A look back to the aircraft and passengers deplaning to head to the terminal.

The baggage claim area had a single conveyor belt

Passengers gathering around the belt to claim their checked-in luggage.

Another view of the conveyor

Luggage start to come out as most passengers are gathered around the conveyor.

A look back at the arrival exit of the Cauayan airport terminal

A quick look and photo of the airport entrance for departing passengers.

There are no taxis in Cauayan so its either you book a van or take the local ‘taxi’ in the form of tricycles. Most of these are motorcycles with sidecars but there are also many new tuktuk types, which are more spacious and comfortable to ride.

Tricycles, motorcycles and private vehicles parked at the airport. That’s the control tower in the background.

More photos of Cauayan Airport as well as aerial shots soon!

Reservoir roads – Part 1

I remember posting about “submersible bridges”, dike roads and the like. There were two roads atop 2 dams that were part of 2 reservoirs in : the Canili River Reservoir and the Diayo River Reservoir, which are dwarfed by the much larger Pantabangan reservoir and dam nearby. These two reservoirs are at the border of Nueva Vizcaya (Alfonso Castaneda) and Isabela (Maria Aurora), which also happens to be the border of Regions 2 and 3 (Cagayan Valley and Central Luzon, respectively). Here are photos of the roads atop the dams that are part of the Pantabangan-Baler Road.

Vehicles may only pass a single lane with shoulders on either side of the lane. And so there are people posted at either ends of the sections to manage the one-way traffic.

The reservoir is visible on the left side of the photo

Forested area and ravine on the right side

Some fish pens on the Canili reservoir side

A view of the east end of the Canili reservoir road where westbound vehicles await their turn to traverse the section.

The eastern end of the Canili reservoir road

There’s a short two-lane segment between the Canili and Diayo reservoir roads

Traveling along the Diayo reservoir road

Fish pens at the Diayo Reservoir

The other side of the dam

The eastern end on the Diayo reservoir road where the single lane road transitions into a 2-lane road.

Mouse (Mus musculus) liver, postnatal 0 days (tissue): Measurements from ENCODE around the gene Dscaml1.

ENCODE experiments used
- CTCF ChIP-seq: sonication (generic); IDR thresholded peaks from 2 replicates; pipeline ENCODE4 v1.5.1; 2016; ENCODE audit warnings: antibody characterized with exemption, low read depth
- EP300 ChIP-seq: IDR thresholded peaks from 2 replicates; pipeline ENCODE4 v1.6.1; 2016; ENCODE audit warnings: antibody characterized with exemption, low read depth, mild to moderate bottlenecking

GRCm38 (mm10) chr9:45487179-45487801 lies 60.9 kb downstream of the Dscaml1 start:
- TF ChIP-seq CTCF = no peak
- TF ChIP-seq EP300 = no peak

More photos in Part 2…soon.

Safety guides for pedestrians and cyclists

Here are a couple of references/resources for pedestrian and cycling safety. These are guidelines and countermeasure selection systems that were developed under the Federal Highway Administration of the US Department of Transportation:

These guides are designed to be practical and should be helpful to practitioners/professionals, policymakers as well as researchers. These would be people looking for references to use in designing or revising (correcting?) existing conditions or situations in order to enhance safety for pedestrians and cyclists who are among the most vulnerable of road users.

Road safety week and some helpful articles

This week is the UN Global Road Safety Week. And so, I will be sharing some articles and references related to road safety including the following pertaining to crashes involving bicycles and motor vehicles:

Bicycle Accident Prevention: Avoiding the 12 most common types of bicycle/vehicle accidents

Link is here: https://www.bicycleaccidentprevention.com/?fbclid=IwAR2JnbQQR9rwg_Vz6rOLZtQ0sxnlyn3zPojBgg_-XoUKED69p0EFFtPdlRY

The only comment I have about the above reference is that it still uses the term “accident” instead of “crash”. The latter is the more appropriate term now being used by professional, advocates and policymakers who are focused on safety; keeping in mind the motto that “road safety is no accident”.